From the Arizona Room is a weekly column examining the historic, reuse and infill structures in Downtown Phoenix. The inspiration for this column stems from the ever-expanding resources in Burton Barr Central Library’s Arizona Room (located on the fourth floor). For further information on this and other historic structures in the area, visit the Arizona Room during normal library hours.
362 N. 2nd Ave. near Roosevelt
The Charles Pugh House is a complete anomaly: easily missed on this quiet stretch of 2nd Avenue between Copper Square and Roosevelt, yet brightly bold and architecturally distinctive, despite requiring some serious TLC.
Queen Anne style, the home was built c.1897, but it is evident that some alterations have taken place over the years. The home is brick with a stone foundation, and features a classic hip roof and hand-carved brackets at the eave. Decorative shingles on the gable, stained glass windows and a bay ell made this house a standout in its heyday.
The home, built by Pugh, the editor and proprietor of the Southwestern Stockman, was occupied well into the 20th century, and received a significant alteration and addition to the rear, as well as the addition of the front courtyard, which is still in good shape despite its neglect.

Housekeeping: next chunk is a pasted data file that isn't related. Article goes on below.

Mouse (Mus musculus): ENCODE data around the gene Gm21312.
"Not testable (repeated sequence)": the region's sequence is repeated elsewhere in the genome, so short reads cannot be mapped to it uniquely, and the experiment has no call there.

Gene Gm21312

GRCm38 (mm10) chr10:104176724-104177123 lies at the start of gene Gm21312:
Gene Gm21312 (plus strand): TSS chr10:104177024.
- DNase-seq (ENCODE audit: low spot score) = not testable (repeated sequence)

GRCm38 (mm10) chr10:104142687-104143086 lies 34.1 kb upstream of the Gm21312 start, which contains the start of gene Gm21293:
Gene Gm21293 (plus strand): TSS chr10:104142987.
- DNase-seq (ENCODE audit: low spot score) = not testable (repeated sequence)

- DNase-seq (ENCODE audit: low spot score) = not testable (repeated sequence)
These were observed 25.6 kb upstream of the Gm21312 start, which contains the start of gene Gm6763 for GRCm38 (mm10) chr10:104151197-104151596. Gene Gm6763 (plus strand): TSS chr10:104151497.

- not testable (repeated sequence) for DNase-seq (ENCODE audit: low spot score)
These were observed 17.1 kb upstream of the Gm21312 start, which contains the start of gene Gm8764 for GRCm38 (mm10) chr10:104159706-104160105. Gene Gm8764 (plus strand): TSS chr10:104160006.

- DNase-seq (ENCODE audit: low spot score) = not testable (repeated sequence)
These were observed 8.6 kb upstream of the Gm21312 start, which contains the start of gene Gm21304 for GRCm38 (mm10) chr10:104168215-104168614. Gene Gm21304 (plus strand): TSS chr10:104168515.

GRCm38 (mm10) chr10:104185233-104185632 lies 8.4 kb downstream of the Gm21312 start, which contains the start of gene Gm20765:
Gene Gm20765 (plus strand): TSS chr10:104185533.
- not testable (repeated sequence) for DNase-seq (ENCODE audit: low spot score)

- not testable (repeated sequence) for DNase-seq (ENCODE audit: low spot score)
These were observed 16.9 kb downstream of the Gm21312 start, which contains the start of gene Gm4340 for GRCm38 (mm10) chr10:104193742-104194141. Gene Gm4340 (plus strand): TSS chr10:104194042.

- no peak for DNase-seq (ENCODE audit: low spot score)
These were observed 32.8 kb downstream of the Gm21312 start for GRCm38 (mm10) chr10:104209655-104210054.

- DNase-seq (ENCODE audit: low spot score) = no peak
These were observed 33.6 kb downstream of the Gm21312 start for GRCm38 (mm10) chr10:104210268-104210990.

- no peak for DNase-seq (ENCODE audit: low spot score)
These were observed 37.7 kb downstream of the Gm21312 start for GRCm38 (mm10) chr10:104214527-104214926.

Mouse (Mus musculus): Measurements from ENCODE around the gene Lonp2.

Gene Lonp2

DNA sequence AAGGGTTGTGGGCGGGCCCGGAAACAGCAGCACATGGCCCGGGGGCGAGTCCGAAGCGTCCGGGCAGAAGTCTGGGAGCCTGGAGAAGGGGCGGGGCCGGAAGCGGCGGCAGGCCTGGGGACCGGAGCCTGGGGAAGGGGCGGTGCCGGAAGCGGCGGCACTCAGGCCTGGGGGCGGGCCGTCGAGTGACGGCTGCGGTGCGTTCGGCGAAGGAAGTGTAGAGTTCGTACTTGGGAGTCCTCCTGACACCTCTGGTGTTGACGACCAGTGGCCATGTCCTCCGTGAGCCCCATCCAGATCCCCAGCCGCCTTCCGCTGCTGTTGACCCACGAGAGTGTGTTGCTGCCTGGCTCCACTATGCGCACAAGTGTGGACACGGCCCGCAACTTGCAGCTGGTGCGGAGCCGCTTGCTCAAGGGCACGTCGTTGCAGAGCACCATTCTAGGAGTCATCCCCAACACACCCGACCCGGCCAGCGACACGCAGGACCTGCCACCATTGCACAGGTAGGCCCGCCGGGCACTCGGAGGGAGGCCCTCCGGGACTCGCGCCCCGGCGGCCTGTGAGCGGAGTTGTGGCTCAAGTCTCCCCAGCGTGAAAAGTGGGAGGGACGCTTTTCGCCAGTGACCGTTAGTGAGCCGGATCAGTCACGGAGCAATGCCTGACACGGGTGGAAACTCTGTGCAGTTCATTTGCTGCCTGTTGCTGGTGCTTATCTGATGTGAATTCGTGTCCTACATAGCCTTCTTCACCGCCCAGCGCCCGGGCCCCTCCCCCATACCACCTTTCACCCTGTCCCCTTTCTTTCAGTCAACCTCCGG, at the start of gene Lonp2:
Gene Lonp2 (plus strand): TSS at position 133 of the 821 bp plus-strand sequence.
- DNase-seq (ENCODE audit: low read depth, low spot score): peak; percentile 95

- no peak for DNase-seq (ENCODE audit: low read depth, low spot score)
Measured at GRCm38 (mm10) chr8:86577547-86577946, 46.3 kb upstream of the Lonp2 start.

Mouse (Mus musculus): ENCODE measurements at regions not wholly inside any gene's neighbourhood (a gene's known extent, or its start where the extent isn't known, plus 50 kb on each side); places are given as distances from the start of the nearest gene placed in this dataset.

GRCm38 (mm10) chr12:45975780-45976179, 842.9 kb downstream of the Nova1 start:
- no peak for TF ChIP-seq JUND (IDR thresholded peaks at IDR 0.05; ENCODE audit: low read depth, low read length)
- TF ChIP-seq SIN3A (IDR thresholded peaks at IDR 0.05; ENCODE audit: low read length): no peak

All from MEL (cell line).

Today, the building sits in the shadows of O’Neil Printing and the YMCA, boarded up and in need of a power wash. It almost looks like something out of a Tim Burton movie, but it certainly could be resurrected into a great little gift shop or museum. Only time will tell…
Source: Phoenix: Nineteenth Century Architecture, Survey by Woodward Architectural Group, June 1991.
Is there a historic property in Downtown Phoenix you’d like to see in From the Arizona Room? Email me at firstname.lastname@example.org with the address and a brief description.